Johannesburg - South Africans could soon be paying an additional 45 percent on their electricity bill every year over the course of the next three years, power utility Eskom said on Tuesday.
"The option we are proposing is that let's do it over three years by 45 percent," the utility's Chief Executive Officer Jacob Maroga said.
Eskom submitted its Multi-Year Price Determination 2 (MYPD 2) for the three-year period beginning in 2010 to 2013 to the National Energy Regulator of South Africa (NERSA) at the end of last month.
Maroga said should the tariff not be imposed on a 45 percent basis for every year over the next three years this, would translate to a once off 146 percent tariff increase.
He added that the country had been using cheap electricity for far too long.
Should the 45 percent tariff increase increment be implemented, Eskom customers will start paying the new tariff by April 2010 while municipal customers will begin paying by July next year.
The current average price of electricity is approximately 33c/kWh which does not allow for the recovery of all the prudently incurred costs and the building of reserves to sustain the current asset base, nor does it support the capital expansion programme.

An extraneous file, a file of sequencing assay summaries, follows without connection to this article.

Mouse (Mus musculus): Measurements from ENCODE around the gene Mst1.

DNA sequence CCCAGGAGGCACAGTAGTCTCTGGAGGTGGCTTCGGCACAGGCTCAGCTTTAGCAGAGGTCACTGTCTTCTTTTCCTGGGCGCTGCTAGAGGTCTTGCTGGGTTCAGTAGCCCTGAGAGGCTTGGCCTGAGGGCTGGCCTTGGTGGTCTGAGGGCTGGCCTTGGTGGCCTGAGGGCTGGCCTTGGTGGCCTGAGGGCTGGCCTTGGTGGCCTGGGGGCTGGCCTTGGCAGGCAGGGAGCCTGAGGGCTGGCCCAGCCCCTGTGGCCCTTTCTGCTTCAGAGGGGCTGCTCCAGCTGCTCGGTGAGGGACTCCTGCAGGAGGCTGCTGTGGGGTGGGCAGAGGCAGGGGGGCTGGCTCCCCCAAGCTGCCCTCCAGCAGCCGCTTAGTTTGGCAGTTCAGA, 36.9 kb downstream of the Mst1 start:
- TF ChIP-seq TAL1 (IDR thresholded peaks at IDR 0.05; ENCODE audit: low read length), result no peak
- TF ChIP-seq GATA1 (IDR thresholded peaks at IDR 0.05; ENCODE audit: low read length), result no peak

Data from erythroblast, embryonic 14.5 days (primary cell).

Eskom's tariff increase will assist in the funding of both its current operational expenditure and invest in existing business, as additional power stations, major power lines and substations are being built to meet rising electricity demand in South Africa.
Due to the low reserve margins, South Africa has a greater reliance on more expensive power stations. The transportation of coal further increases the delivered price.
An average of R90 billion per annum is needed per year over the MYPD period for Eskom's new build programme which includes projects such as Medupi, Ingula and Kusile and well as completing the return of service of the previously mothballed power stations.
The Medupi project alone is four times bigger than the Gautrain project and even bigger than the five-year capital spend on all rail, port and pipeline upgrades in South Africa. The project is set to create 8 000 jobs directly at the peak of construction and up to 1 000 jobs in ultimately running the station.
The utility further requires significant capital to build new power stations and to ensure power stations and customers are connected.
NERSA is to hold public hearings to obtain further input on the application.